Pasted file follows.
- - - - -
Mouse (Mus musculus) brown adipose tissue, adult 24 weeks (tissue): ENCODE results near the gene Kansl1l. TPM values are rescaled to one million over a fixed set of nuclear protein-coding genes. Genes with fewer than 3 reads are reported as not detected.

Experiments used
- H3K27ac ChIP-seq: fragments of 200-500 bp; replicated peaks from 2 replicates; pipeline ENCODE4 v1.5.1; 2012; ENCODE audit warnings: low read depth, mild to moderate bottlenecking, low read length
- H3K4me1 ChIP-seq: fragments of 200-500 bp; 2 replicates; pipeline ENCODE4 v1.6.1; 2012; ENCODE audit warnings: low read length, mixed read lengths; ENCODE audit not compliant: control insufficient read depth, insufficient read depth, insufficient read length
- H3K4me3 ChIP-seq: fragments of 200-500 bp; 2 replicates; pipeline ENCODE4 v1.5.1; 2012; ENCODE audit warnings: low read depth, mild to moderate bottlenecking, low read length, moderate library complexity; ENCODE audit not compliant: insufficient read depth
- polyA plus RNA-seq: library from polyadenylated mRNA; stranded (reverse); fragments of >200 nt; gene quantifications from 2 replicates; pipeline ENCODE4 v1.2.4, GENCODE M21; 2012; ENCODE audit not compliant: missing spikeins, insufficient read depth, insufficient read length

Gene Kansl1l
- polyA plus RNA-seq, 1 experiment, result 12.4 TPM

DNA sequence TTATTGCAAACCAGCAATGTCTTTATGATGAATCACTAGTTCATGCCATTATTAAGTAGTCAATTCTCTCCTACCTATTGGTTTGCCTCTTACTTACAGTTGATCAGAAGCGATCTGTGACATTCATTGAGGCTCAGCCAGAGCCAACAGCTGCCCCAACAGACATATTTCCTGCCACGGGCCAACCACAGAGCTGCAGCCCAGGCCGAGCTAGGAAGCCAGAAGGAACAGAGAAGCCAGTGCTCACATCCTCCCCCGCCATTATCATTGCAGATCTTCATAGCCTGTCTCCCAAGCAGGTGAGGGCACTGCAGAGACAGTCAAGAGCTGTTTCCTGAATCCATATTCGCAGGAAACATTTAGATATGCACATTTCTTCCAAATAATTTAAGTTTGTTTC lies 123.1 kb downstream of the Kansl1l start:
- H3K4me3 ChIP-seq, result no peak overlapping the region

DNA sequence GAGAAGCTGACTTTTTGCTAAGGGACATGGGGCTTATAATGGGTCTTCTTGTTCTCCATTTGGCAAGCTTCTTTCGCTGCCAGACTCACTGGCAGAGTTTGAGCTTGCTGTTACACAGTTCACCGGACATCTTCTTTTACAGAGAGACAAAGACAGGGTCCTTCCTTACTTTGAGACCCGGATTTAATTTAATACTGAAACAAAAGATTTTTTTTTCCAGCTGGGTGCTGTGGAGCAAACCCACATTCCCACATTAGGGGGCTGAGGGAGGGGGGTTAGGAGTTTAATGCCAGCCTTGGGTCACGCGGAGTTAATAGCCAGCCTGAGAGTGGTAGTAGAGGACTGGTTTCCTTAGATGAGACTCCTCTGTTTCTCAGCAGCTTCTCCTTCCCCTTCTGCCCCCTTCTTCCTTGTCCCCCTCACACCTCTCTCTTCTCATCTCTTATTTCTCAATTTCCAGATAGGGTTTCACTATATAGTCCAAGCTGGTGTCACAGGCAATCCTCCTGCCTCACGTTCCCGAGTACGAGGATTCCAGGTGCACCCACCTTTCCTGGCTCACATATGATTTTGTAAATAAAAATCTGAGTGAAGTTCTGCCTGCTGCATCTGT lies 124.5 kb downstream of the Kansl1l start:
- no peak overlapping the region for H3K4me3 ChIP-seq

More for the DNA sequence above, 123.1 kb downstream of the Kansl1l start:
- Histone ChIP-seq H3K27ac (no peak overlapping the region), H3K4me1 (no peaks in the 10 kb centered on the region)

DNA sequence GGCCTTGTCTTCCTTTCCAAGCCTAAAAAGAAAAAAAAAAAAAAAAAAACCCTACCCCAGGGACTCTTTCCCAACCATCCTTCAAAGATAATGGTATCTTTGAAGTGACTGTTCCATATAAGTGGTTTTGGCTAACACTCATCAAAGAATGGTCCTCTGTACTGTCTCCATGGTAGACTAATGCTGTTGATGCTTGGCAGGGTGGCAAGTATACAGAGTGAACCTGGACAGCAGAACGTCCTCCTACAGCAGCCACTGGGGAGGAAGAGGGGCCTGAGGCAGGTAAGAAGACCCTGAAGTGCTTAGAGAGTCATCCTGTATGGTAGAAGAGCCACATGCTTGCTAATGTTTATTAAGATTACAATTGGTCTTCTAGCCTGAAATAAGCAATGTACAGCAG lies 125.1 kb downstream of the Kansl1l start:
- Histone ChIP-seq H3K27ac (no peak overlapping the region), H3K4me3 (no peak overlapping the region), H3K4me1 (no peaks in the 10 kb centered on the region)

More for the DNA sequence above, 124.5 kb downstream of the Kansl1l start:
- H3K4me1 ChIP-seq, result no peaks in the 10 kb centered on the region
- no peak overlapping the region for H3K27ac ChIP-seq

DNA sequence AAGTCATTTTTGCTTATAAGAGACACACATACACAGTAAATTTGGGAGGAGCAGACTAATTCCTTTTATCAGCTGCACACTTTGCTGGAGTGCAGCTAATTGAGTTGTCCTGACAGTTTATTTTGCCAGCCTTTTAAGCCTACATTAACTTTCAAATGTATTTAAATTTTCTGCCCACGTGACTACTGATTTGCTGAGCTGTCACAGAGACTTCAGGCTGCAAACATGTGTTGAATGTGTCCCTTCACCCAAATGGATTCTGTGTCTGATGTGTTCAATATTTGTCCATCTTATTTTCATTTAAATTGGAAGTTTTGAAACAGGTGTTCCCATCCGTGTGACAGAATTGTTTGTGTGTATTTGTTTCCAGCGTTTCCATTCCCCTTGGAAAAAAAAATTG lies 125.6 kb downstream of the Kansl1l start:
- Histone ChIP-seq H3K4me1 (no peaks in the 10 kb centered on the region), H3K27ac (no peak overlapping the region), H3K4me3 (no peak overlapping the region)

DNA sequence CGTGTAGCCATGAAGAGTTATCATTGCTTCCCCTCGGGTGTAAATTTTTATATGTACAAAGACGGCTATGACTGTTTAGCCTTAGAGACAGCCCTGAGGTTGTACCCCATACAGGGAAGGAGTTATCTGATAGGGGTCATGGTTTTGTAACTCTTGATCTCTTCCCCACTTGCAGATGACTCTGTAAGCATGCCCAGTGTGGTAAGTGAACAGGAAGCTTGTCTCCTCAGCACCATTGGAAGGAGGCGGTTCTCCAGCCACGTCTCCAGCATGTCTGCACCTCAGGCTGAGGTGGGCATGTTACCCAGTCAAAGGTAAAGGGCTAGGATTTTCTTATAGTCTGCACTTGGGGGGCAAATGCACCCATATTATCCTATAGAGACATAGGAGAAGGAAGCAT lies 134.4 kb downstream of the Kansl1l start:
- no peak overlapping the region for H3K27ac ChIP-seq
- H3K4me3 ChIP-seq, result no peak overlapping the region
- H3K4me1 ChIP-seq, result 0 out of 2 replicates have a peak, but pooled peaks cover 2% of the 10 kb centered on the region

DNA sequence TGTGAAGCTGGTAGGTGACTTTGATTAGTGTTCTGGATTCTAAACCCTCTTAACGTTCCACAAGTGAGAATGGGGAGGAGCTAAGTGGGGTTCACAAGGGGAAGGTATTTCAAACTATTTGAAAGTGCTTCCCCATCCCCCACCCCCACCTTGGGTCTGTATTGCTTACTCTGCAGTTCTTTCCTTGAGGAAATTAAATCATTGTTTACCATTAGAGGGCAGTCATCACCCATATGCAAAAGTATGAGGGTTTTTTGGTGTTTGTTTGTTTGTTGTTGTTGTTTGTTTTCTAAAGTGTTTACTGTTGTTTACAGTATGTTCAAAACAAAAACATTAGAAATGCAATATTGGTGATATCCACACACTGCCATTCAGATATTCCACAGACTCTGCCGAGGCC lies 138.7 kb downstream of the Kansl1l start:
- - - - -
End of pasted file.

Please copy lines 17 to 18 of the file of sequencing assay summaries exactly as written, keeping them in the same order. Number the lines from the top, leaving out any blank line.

More for the DNA sequence above, 124.5 kb downstream of the Kansl1l start:
- H3K4me1 ChIP-seq, result no peaks in the 10 kb centered on the region